Ameritech Launches Privacy ManagerAmeritech last month launched its new phone service called Privacy Manager that screens sales calls from telemarketers, sparking mixed responses from the teleservices industry.
In ad spots in Ameritech's Midwestern markets, the telco touts the benefits of the service, including fewer calls to consumers, an end to unknown name/unknown number or name/number blocked calls and fewer interruptions of customers' free time.
The spots by Interpublic's Ammirati Puris Lintas feature intimate moments of family life uninterrupted by phone calls, such as a father and son enjoying quite time together. Ad copy at the bottom of the screen asks: "Would you interrupt this moment for an aluminum siding deal? Introducing Privacy Manager ... It stops unwanted, unidentified calls before your phone even rings."
"Nothing is wrong with the product," said Mary Weyand, president of the American Telemarketing Association. "It is the way that they are positioning themselves that is a surprise."
Ameritech, after all, is not only a telemarketer, with its own percentage of outbound calls, but the telco, as well, outsources its services to other marketers with its Ameritech Call Center Solutions.
Communications services for the telco include local and long distance telephone, cellular, paging, security, cable TV and Internet.
"For many Americans, quality time at home has become a scarce resource," said Richard Notebaert, chairman and chief executive officer of Ameritech in a statement. "This innovative new product, Ameritech Privacy Manager, enables customers to take back their free time by gaining choice and control over every incoming call."
The company did not return calls seeking comment about the product.
In a released statement, the company quoted a poll by Lou Harris Associates completed earlier this year that found that nearly eight in 10 Americans think that sales calls can be intrusive.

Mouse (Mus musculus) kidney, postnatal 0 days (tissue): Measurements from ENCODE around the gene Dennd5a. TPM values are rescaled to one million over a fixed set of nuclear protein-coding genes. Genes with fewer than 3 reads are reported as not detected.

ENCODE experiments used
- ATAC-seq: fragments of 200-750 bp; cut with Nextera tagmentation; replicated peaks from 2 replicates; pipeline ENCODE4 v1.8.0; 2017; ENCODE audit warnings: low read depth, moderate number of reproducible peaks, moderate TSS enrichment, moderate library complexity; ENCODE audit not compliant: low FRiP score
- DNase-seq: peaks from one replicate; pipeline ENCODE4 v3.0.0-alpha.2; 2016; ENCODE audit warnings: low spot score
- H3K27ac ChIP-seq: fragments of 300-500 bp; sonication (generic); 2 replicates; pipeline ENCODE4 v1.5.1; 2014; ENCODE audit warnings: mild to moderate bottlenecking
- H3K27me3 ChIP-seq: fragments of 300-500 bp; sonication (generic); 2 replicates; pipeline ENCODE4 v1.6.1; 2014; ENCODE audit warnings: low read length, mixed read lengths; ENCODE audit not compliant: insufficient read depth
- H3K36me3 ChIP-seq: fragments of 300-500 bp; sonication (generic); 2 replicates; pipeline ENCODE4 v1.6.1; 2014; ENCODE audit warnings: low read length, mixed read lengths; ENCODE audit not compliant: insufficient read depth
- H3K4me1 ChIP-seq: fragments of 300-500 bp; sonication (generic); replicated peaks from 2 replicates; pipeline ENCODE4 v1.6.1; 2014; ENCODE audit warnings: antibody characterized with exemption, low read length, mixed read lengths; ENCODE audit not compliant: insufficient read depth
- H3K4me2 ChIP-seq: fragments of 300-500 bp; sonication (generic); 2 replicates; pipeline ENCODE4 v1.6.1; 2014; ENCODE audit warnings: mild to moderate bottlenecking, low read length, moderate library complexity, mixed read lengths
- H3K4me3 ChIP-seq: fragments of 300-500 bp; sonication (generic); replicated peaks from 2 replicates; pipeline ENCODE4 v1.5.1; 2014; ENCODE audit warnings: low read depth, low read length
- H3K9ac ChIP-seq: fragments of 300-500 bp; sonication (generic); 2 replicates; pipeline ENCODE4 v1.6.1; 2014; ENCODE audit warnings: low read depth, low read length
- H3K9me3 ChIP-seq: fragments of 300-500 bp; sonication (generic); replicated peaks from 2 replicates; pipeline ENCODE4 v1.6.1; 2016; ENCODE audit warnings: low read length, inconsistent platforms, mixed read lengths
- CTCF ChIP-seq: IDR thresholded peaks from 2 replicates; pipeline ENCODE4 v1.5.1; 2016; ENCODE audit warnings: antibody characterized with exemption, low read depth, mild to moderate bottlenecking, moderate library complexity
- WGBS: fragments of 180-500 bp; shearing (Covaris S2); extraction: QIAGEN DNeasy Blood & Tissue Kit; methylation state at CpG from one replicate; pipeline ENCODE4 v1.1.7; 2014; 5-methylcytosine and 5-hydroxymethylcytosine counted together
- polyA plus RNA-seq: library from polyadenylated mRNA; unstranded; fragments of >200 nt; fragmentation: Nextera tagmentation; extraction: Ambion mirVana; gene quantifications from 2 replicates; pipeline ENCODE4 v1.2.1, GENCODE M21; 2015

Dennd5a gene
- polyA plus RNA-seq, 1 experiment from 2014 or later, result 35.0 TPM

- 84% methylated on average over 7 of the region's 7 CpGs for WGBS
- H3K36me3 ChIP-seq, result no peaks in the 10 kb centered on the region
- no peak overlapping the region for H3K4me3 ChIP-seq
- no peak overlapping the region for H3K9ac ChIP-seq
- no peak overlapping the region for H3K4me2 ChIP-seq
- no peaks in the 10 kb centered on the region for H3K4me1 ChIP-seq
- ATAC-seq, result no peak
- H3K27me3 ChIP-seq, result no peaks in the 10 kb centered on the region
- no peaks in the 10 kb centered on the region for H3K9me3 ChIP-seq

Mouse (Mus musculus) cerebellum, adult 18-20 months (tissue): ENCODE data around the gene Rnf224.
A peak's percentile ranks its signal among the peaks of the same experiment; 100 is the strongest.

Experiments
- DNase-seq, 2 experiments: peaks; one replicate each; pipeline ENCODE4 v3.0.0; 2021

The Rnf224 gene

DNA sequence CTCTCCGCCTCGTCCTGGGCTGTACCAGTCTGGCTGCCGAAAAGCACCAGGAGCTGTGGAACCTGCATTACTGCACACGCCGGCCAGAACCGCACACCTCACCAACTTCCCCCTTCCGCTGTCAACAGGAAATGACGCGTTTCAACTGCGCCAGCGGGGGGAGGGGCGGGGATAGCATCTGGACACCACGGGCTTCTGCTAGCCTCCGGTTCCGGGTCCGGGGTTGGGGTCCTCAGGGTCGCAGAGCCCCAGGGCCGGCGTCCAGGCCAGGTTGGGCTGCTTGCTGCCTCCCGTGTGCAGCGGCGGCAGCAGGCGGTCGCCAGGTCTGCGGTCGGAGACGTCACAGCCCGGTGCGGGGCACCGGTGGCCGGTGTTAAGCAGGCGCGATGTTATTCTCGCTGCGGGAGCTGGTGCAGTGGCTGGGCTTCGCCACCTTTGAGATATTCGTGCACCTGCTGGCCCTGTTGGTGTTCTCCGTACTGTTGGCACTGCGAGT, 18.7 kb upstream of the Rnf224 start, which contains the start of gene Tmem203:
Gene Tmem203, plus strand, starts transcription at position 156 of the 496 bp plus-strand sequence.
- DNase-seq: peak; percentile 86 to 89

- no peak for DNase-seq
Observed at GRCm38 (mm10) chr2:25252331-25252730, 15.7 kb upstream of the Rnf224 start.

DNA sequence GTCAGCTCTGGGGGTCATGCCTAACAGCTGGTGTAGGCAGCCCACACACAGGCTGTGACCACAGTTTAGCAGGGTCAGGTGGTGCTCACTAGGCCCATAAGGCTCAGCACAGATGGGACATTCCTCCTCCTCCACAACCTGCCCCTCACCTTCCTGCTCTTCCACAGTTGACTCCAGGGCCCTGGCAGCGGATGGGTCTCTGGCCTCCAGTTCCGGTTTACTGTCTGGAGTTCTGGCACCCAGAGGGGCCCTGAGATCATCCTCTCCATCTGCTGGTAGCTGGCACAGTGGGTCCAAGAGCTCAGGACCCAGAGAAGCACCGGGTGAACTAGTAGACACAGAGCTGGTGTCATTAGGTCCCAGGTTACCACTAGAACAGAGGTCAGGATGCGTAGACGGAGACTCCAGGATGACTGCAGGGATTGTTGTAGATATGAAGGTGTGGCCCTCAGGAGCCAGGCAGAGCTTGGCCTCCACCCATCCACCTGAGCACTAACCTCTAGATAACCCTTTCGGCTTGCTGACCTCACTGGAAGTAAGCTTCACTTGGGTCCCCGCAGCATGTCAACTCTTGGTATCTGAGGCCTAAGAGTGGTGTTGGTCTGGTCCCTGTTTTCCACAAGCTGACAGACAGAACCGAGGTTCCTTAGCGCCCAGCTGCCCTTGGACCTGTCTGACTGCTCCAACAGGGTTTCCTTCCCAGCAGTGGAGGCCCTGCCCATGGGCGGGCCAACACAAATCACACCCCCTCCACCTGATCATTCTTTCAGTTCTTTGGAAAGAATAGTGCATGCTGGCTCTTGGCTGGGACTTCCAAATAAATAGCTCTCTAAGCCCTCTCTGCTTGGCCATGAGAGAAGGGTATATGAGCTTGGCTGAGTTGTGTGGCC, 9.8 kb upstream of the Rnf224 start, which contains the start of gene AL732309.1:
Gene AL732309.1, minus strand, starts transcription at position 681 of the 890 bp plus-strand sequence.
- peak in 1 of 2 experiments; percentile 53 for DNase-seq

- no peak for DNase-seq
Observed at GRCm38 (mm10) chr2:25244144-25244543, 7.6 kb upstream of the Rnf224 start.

Privacy Manager reduces how often the phone rings, said the company. In testing, approximately seven out of every 10 unidentified callers simply hung up when their call was intercepted by the service -- meaning far fewer interruptions for Privacy Manager subscribers.
The service is the newest addition to Ameritech's range of privacy-enhancing services, such as caller-ID, call screening (enables customers to block up to 10 numbers), *69 ID service and private listings. The company will begin licensing the Privacy Manager service software to other phone companies sometime next year.
Customers must purchase a caller-ID display box before they are able to acquire the service. Monthly charges are $3.95 for the service that blocks calls made from phone numbers classified as "blocked," "out of area," "unavailable," or "unknown." A recording comes on and asks outside callers to reveal their identity by speaking their name.
If callers don't leave their name, the call is disconnected. If the caller leaves a name, the person they attempted to call hears the phone ring and a recorded message says, "This is Privacy Manager. You have a call from ..." The person has a choice to accept the call, reject it, or play a message that says: "We don't accept telemarketing calls. Please add me to your 'do-not-call' list."
According to the company, the last option is legally binding.
"It is a valid do-not-call request," said Tyler Prochnow, attorney for Lathrop & Gage L.C, Kansas City, MO. "It satisfies the requirements of the Telephone Consumer Protection Act. But 'legally binding' is too strong [a statement]," he added.
The company has established a special number, 1-800-PRIVACY, for customers interested in signing up for the service. In addition, the company's Web site -- www.ameritech.com -- offers information on the new service and tips on how to protect personal privacy.
The ATA supports this.
"We really support the consumer's right to choose," Weyand said. "We support [consumers who decide to] put their names on the 'do-not-call' list. If someone doesn't want to be called, we don't want to be calling him.
"But there are a number of people who appreciate being called about things they are interested in," she said. If someone is an avid tennis player, for example, and someone calls about tennis, the consumer will want that call. If the call is about golf, he won't be interested.
"It is up to the telemarketer to be selective and careful about who they are calling," she added.
"This product is not significantly different from caller ID," said John Calk, vice president of marketing and business development for Apac Teleservices, Omaha, NE. "It is not going to change things. Consumers who don't want to speak to telemarketers have been able to do that for some time.
"If anything," he said, "it might enhance our efficiency. It will help us better target those consumers who want to be called."
Approximately 6 to 12 percent of the people Apac calls are interested in buying the product and service it offers, said the company.
"[Telemarketers] are selling billions of dollars over the telephone," added Calk.